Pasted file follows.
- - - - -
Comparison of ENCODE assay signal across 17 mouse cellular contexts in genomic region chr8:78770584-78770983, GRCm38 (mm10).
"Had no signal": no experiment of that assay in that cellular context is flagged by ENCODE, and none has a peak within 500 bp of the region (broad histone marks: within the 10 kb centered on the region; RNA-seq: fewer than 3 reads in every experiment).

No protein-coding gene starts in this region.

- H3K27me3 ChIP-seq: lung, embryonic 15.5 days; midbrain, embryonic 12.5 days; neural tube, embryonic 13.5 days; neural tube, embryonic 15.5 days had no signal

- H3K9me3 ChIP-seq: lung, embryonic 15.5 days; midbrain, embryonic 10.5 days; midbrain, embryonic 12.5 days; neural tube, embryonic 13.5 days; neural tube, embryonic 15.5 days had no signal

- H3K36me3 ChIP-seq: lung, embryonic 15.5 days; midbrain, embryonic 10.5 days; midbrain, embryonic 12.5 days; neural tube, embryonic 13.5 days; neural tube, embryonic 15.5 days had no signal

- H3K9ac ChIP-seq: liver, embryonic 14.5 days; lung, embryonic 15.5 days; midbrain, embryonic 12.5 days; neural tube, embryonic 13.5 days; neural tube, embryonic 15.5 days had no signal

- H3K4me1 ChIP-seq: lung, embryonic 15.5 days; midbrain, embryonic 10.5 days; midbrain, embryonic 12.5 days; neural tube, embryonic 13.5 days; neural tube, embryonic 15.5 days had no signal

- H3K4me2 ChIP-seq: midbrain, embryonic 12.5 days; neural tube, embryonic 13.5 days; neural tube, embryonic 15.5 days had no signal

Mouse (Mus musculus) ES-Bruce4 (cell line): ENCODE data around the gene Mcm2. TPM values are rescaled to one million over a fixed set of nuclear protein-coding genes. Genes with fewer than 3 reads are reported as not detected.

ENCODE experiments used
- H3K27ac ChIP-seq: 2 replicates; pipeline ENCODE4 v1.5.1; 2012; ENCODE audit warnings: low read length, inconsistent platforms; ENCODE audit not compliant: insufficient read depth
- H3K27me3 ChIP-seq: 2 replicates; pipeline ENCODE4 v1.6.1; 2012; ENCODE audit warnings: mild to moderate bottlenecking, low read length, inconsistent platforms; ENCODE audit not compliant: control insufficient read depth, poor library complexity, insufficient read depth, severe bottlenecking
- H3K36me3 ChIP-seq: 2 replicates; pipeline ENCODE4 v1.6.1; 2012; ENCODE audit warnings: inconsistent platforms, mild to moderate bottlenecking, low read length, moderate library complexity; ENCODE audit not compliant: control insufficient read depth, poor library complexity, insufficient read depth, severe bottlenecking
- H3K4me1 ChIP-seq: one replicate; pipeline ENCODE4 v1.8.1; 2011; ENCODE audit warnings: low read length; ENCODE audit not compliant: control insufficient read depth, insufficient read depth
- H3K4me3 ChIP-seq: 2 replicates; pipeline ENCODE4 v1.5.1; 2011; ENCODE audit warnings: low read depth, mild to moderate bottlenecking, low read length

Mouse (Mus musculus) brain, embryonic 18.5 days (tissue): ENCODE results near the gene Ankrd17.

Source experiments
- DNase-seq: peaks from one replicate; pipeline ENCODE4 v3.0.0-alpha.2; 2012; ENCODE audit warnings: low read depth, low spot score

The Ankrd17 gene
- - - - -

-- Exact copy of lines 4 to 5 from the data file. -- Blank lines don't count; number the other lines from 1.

- H3K27me3 ChIP-seq: lung, embryonic 15.5 days; midbrain, embryonic 12.5 days; neural tube, embryonic 13.5 days; neural tube, embryonic 15.5 days had no signal

- H3K9me3 ChIP-seq: lung, embryonic 15.5 days; midbrain, embryonic 10.5 days; midbrain, embryonic 12.5 days; neural tube, embryonic 13.5 days; neural tube, embryonic 15.5 days had no signal